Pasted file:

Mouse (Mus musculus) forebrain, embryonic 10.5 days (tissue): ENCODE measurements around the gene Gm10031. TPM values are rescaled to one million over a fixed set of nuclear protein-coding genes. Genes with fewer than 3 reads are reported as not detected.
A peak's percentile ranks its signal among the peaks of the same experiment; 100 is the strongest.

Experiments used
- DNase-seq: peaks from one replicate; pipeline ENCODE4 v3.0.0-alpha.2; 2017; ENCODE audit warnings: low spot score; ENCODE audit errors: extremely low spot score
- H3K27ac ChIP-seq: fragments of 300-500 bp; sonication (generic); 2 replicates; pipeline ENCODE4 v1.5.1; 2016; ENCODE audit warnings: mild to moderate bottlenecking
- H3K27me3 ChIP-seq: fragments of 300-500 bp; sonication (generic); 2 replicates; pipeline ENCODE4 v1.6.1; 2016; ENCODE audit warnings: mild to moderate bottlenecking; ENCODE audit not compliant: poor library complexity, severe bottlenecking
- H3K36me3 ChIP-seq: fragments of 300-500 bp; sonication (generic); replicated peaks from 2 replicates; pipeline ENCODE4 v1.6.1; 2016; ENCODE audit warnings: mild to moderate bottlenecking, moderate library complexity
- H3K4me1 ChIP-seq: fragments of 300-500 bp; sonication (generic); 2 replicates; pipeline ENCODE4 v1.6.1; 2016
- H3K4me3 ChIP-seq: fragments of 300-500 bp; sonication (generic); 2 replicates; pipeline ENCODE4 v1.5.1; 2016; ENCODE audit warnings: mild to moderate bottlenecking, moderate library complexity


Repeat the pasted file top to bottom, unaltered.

Mouse (Mus musculus) forebrain, embryonic 10.5 days (tissue): ENCODE measurements around the gene Gm10031. TPM values are rescaled to one million over a fixed set of nuclear protein-coding genes. Genes with fewer than 3 reads are reported as not detected.
A peak's percentile ranks its signal among the peaks of the same experiment; 100 is the strongest.

Experiments used
- DNase-seq: peaks from one replicate; pipeline ENCODE4 v3.0.0-alpha.2; 2017; ENCODE audit warnings: low spot score; ENCODE audit errors: extremely low spot score
- H3K27ac ChIP-seq: fragments of 300-500 bp; sonication (generic); 2 replicates; pipeline ENCODE4 v1.5.1; 2016; ENCODE audit warnings: mild to moderate bottlenecking
- H3K27me3 ChIP-seq: fragments of 300-500 bp; sonication (generic); 2 replicates; pipeline ENCODE4 v1.6.1; 2016; ENCODE audit warnings: mild to moderate bottlenecking; ENCODE audit not compliant: poor library complexity, severe bottlenecking
- H3K36me3 ChIP-seq: fragments of 300-500 bp; sonication (generic); replicated peaks from 2 replicates; pipeline ENCODE4 v1.6.1; 2016; ENCODE audit warnings: mild to moderate bottlenecking, moderate library complexity
- H3K4me1 ChIP-seq: fragments of 300-500 bp; sonication (generic); 2 replicates; pipeline ENCODE4 v1.6.1; 2016
- H3K4me3 ChIP-seq: fragments of 300-500 bp; sonication (generic); 2 replicates; pipeline ENCODE4 v1.5.1; 2016; ENCODE audit warnings: mild to moderate bottlenecking, moderate library complexity